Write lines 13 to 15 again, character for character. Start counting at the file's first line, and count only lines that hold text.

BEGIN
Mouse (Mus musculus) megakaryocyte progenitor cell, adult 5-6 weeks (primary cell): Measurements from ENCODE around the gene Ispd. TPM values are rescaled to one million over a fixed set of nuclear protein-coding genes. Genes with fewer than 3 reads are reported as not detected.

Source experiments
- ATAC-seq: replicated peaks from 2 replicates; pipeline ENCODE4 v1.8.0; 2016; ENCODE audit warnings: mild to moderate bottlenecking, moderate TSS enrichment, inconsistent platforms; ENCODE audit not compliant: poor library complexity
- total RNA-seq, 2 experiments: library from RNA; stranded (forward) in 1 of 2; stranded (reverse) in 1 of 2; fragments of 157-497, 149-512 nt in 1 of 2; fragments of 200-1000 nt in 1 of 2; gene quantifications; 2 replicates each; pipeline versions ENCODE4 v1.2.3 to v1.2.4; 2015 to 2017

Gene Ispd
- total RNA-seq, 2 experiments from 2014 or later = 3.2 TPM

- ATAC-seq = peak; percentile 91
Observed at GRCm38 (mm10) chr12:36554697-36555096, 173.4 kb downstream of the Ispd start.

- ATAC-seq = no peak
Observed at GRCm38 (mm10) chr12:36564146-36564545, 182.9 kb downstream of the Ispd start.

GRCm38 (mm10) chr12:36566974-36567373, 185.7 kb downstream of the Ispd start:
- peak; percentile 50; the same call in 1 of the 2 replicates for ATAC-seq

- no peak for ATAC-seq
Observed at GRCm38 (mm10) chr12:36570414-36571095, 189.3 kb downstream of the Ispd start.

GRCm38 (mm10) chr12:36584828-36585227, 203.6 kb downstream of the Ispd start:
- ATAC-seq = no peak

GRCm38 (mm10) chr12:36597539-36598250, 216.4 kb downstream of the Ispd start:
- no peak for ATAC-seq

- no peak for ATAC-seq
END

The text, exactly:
- no peak for ATAC-seq
Observed at GRCm38 (mm10) chr12:36570414-36571095, 189.3 kb downstream of the Ispd start.

GRCm38 (mm10) chr12:36584828-36585227, 203.6 kb downstream of the Ispd start: